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WeekWatch -‘In the US, there was the added pressure caused by political uncertainty for much of the week’ Oct 2021

WeekWatch -‘In the US, there was the added pressure caused by political uncertainty for much of the week’ Oct 2021

The ongoing fuel crisis, fears around inflation, slowing growth, worries around the Chinese property market and hardening language from central banks about their plans all combined over the past week to help push down global markets.

In the US, there was the added pressure caused by political uncertainty for much of the week. Having pumped billions of dollars into various support measures during COVID-19, the US government was rapidly approaching its debt ceiling. Failing to find some resolution would see a US government shutdown and a historic potential default on US debts – both of which would have severe effects on investors and bondholders, as well as the wider global economy. On Thursday, however, the government was able to pass a ‘continuing resolution’, effectively giving the government until 3 December to fund a more long-term solution.

The start of the week proved especially tough for equity investors, as markets were repositioned ahead of anticipated interest rate rises in the future. On Tuesday, for example, the S&P 500 suffered its worst day since May, falling 2%. It was joined by the likes of the Nasdaq and the STOXX Europe 600, which also both fell over 2% the same day.

Adrian Frost from Artemis (manager of the St. James’s Place UK Income and UK & International Income funds) noted that although it was not unusual for September to be a tough month for equities, there were a number of unusual factors causing such a steep decline this year: “The S&P 500 peaked at a record 4,536.95 on 2 September. It is now down 5% (though still up over 14% year-to-date). That’s consistent with September’s bad habit of being the meanest month of the year for equities. Fears about inflation, supply chains, COVID-19, tapering and China’s bubble in property explain the fall.”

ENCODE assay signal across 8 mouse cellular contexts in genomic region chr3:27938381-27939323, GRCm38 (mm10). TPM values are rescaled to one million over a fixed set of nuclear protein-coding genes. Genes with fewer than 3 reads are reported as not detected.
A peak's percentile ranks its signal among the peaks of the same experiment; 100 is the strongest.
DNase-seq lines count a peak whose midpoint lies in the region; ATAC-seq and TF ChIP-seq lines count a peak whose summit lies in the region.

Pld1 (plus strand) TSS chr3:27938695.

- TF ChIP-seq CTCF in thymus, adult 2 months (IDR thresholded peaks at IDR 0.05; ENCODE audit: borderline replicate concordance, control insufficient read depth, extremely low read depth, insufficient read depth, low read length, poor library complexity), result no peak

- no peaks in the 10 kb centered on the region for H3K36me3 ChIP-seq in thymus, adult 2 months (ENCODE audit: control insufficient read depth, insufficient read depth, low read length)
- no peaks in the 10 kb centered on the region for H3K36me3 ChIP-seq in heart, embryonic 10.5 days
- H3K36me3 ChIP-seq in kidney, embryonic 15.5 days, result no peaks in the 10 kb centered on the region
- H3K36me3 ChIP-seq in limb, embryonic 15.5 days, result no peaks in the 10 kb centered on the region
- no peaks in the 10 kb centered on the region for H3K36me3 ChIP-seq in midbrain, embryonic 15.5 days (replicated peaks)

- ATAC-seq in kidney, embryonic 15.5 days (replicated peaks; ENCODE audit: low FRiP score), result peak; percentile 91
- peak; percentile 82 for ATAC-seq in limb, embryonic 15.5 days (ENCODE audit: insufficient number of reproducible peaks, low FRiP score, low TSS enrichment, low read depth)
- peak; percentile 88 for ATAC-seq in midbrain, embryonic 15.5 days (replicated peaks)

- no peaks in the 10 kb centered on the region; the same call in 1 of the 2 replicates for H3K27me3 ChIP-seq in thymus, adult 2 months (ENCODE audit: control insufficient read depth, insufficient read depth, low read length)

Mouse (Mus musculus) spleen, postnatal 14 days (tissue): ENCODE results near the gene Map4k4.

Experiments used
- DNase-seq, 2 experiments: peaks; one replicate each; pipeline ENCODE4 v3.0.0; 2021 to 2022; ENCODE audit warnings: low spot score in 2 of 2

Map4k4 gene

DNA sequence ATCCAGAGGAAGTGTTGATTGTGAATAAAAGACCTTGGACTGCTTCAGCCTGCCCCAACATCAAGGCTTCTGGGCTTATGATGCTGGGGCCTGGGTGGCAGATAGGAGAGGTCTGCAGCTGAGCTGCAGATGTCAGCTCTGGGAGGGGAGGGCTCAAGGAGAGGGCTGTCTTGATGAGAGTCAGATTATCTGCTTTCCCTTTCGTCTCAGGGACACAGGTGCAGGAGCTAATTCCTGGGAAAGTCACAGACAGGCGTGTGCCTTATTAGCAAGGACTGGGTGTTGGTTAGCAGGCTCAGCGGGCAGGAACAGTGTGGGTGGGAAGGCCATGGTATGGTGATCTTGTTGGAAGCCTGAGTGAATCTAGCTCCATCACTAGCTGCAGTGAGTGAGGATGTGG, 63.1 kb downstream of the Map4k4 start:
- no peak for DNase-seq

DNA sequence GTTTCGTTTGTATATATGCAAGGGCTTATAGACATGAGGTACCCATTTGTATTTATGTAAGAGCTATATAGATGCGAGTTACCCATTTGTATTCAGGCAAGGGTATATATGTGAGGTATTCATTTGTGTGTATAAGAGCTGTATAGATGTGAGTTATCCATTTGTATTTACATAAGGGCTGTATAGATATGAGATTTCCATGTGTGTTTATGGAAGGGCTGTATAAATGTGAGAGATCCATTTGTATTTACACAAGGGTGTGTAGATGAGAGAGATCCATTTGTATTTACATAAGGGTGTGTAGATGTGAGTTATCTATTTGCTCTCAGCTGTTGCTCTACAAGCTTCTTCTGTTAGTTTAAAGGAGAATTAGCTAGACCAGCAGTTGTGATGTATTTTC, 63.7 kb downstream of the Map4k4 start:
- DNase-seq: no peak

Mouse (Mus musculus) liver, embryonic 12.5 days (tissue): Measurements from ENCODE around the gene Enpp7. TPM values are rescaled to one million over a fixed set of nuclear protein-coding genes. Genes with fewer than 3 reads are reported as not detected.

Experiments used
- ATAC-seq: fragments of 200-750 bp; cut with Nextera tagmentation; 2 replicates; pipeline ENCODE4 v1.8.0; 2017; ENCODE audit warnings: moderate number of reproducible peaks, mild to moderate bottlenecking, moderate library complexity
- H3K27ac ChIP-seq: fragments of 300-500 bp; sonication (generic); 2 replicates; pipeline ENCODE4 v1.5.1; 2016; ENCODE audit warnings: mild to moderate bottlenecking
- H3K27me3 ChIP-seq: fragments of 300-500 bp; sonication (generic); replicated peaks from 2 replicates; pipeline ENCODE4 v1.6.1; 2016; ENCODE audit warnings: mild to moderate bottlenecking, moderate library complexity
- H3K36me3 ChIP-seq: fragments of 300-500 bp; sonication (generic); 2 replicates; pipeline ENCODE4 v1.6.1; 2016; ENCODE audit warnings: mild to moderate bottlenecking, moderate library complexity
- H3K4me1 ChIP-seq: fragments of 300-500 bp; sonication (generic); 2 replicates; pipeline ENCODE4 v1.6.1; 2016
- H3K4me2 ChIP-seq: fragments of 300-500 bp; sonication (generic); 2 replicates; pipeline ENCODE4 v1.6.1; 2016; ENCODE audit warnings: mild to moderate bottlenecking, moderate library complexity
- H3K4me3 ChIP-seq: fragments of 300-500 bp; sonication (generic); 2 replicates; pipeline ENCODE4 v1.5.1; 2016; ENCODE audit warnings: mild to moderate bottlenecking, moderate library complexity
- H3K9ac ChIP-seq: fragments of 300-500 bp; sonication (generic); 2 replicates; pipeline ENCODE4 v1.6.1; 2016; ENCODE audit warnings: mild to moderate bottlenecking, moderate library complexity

For the past year, US markets have largely posted strong levels of growth; however, September’s poor performance is a good reminder that it is important to diversify an investment portfolio in order to help mitigate some cyclical risks.

For example, while equities haven fallen over the past week, bond investments have seen comparatively better performance. Mark Dowding, Chief Investment Officer of BlueBay (co-manager of the St. James’s Place Diversified Bond, Global High Yield Bond and Strategic Income funds) noted a building sense that inflation may not be quite as transitory as previously suspected. He added that recent improvements in bond returns represent a correction of an undershoot from the previous quarters. As central banks slow down their asset-purchase programmes in the coming months and years, he added, it is reasonable to look for these returns to continue to improve.

The UK has been grappling with rising gas prices and a shortage of HGV drivers, which – combined with a certain amount of panic from the general public – led to a shortage of petrol in forecourts around the country for much of the last week. The crisis started towards the end of the previous week, before becoming headline news over the weekend, and continuing during last week.

With the UK facing many of the same inflationary and interest rate rise fears as the US, it is unsurprising the FTSE also fell last week, albeit by a lower amount. It’s worth noting the FTSE had not rebounded as strongly as its US counterparts before this, and still remains below its pre-pandemic peak.

The EU is also facing inflationary pressure, with headline rates hitting 3.4% in September. Globally, there is a debate ongoing about the nature of this inflation. Central banks initially described it as transitory; however with supply chain issues chocking supply, and energy prices increasing, some are beginning to ask how long this transitory period will last.

Jack Allen-Reynolds, Senior Europe Economist at Capital Economics, said: “Looking ahead, further increases in inflation seem a near certainty. Admittedly, governments have taken steps to limit electricity and gas price rises, but that won’t stop energy inflation from accelerating. After all, double-digit energy price hikes kicked in today in Italy.

“What’s more, we expect to see the impact of high input costs, including shipping, feed through to core inflation. We now think that the headline rate will reach 4% by November – and even though it is likely to fall sharply next year, recent strong outputs raise the chance at the ECB’s December meeting that it will announce an end to the PEPP [Pandemic Emergency Purchase Programme] in March.”

He predicted that inflation will settle below 2% in 2023.

Artemis and BlueBay are fund managers for St. James’s Place.

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